Cookies on Pinsent Masons website

Our website uses cookies and similar technologies to allow us to promote our services and enhance your browsing experience. If you continue to use our website you agree to our use of cookies.

To understand more about how we use cookies, or for information on how to change your cookie settings, please see our Cookie Policy.

Siemens and Alstom agree to merge rail businesses

Siemens and Alstom have agreed to combine Siemens' mobility business, including its rail traction drives business, with Alstom.28 Sep 2017

"The two businesses are largely complementary in terms of activities and geographies," the companies said.

Siemens will receive newly issued shares in the combined company representing 50% of Alstom's share capital, the statement said.

The combined company will be listed in France, with group headquarters in Paris. The Mobility Solutions business will be located in Berlin, Germany. In total, the new entity will have 62,300 employees in over 60 countries, the companies said.

Joe Kaeser, chief executive of Siemens said: "This Franco-German merger of equals sends a strong signal in many ways. We put the European idea to work and together with our friends at Alstom, we are creating a new European champion in the rail industry for the long term. This will give our customers around the world a more innovative and more competitive portfolio."

The global marketplace has changed significantly over the last few years, Kaeser said.

"A dominant player in Asia has changed global market dynamics and digitalisation will impact the future of mobility. Together, we can offer more choices and will be driving this transformation for our customers, employees and shareholders in a responsible and sustainable way," Kaeser said.

The new entity will have an order backlog of €61.2 billion, revenue of €15.3 billion, an adjusted EBIT of €1.2 billion and an adjusted EBIT-margin of 8%, the companies said. 

The French government has approved the deal and will not exercise an option to buy 20% stake in Alstom.

Munich-based mergers expert Eike Fietz of Pinsent Masons, the law firm behind said: "Joe Kaeser pointed diplomatically to the European idea. The simple truth is that over the last 15 years or so China has learnt from working on several generations of high-speed trains using German, French and Japanese technologies. The country now has its own, indigenous high-speed rail technology of the highest level and is leading in the global market place."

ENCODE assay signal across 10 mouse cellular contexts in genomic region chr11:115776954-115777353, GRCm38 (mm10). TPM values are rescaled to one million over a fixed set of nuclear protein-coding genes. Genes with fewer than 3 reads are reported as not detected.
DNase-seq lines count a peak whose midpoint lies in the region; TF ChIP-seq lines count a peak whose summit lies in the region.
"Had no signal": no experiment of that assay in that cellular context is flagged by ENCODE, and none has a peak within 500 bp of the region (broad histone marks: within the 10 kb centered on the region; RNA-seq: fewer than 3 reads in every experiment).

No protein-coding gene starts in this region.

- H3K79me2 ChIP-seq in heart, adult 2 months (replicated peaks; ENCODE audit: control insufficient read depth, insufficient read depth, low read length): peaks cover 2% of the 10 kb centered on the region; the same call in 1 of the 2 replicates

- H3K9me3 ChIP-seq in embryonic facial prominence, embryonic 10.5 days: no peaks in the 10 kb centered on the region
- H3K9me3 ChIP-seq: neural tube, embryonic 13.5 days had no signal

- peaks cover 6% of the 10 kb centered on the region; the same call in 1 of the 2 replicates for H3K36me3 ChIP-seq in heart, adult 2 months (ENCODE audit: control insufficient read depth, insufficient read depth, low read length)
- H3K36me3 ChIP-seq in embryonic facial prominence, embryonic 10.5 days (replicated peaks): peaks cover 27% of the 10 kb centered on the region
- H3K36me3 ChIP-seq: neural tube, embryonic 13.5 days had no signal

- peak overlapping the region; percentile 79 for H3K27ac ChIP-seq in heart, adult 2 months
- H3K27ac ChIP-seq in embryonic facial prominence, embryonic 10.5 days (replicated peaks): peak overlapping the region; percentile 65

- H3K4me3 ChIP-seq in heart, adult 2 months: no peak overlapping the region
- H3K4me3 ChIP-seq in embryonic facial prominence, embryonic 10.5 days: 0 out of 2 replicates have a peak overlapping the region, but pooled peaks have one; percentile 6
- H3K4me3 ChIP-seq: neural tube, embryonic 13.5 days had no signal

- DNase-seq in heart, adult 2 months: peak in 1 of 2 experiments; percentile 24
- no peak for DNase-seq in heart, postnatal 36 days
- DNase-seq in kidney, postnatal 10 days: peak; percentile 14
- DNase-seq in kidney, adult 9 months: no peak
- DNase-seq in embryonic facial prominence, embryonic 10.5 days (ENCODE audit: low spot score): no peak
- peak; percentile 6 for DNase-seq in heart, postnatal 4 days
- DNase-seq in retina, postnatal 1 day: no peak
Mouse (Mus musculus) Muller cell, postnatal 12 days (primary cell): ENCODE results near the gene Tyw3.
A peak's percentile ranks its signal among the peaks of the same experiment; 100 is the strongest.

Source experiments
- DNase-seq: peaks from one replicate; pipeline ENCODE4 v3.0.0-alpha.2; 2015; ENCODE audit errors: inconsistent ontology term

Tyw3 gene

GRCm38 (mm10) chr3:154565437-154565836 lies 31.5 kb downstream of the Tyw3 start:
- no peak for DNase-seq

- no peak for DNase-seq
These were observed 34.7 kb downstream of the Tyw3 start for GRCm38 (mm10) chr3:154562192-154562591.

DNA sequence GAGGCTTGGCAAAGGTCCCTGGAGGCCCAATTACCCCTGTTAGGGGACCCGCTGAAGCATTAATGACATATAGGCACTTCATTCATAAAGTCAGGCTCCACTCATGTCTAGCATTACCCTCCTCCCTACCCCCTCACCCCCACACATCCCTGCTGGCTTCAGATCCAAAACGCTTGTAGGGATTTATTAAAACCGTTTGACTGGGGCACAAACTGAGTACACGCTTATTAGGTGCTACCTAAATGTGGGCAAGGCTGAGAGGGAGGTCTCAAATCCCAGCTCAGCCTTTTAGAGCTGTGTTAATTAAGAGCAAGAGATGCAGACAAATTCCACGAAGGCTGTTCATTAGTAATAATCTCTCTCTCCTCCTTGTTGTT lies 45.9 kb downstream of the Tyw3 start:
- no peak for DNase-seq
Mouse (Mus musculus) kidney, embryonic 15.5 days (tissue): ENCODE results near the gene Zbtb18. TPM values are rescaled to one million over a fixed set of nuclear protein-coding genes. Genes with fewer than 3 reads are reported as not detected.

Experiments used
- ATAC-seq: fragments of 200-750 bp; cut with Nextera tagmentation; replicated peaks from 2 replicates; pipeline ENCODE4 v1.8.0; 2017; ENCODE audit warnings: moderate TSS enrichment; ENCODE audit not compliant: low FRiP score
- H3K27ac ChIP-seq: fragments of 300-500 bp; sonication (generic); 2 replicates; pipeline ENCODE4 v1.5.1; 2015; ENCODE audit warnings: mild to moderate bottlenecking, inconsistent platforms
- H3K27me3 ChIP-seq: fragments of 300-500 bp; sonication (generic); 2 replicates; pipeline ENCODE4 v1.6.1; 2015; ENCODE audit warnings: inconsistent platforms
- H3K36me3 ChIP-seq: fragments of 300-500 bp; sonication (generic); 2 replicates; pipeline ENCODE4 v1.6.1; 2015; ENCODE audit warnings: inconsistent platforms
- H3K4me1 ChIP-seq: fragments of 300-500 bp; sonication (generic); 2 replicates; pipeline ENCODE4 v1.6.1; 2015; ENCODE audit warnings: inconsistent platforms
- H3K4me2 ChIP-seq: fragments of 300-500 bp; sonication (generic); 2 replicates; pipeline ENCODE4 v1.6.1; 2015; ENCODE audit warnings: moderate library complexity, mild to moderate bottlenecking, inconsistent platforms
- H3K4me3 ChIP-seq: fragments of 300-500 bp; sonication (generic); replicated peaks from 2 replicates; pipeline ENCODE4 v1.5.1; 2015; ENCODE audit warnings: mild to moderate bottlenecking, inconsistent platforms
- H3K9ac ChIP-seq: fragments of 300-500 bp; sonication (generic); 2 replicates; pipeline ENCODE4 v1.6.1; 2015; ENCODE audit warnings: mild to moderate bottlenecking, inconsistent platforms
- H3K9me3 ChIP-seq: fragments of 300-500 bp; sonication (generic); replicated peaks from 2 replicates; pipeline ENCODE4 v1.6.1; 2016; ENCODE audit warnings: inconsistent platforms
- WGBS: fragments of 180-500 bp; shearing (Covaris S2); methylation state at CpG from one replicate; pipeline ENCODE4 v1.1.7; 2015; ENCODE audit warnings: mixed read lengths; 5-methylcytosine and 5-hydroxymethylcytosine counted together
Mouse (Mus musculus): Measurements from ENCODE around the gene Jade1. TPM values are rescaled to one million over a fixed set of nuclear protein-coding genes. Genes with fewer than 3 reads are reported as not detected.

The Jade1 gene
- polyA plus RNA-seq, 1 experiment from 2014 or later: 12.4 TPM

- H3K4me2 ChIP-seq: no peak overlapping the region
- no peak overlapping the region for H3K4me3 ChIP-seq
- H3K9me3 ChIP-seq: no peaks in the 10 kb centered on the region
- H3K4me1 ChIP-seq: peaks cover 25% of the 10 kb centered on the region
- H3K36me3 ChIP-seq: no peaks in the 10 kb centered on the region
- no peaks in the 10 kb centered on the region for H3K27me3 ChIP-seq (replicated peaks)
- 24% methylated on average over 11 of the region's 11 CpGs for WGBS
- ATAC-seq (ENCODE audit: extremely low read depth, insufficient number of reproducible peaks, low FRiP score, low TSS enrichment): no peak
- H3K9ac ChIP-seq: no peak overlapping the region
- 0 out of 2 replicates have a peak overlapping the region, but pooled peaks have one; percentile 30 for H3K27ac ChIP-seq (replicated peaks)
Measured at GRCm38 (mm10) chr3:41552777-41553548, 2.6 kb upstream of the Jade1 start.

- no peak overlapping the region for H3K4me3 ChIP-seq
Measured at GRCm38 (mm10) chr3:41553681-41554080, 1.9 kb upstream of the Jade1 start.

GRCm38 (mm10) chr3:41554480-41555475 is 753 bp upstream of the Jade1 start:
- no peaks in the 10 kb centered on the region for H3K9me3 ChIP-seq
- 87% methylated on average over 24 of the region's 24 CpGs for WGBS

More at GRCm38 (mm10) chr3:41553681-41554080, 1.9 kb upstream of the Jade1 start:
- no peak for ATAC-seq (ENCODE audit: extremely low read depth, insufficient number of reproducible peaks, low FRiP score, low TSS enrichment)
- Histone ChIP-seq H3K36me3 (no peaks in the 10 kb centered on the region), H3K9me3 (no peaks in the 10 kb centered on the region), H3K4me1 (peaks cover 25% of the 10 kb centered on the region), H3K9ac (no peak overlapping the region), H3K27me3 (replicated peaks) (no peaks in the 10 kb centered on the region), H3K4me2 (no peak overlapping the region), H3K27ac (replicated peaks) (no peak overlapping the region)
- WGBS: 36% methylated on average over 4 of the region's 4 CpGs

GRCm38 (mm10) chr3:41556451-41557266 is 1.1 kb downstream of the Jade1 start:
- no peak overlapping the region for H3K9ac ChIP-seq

"The merger is absolutely necessary in order to keep Europe competitive and retain some technological leadership as well as jobs. Whether the transaction receives merger clearance from the European Commission, though, is critical and will largely depend on whether the Commission recognises the global situation or limits its approach to the European market. The latter view may be a little short-sighted, if in the long run we are interested in maintaining some level of competition," Fietz said.

Paris-based merger and competition expert Christoph Maurer, also of Pinsent Masons said: "Irrespective of who will lead the combined Alstom-Siemens entity in the end after its 'merger of equals' it is good to see that European answers can be found to the pressures of globalisation. Lessons for Franco-German cooperation can certainly be learned from past experience with Aventis or EADS."

In 2014 the French government extended its powers to allow it to block foreign takeovers of companies in the energy, transport, telecoms, water and health sectors, amid fears of a takeover of Alstom's energy operations by US company General Electric. The move extended a 2005 decree which allowed the government to veto foreign acquisitions of companies in the technology, defence and betting sectors.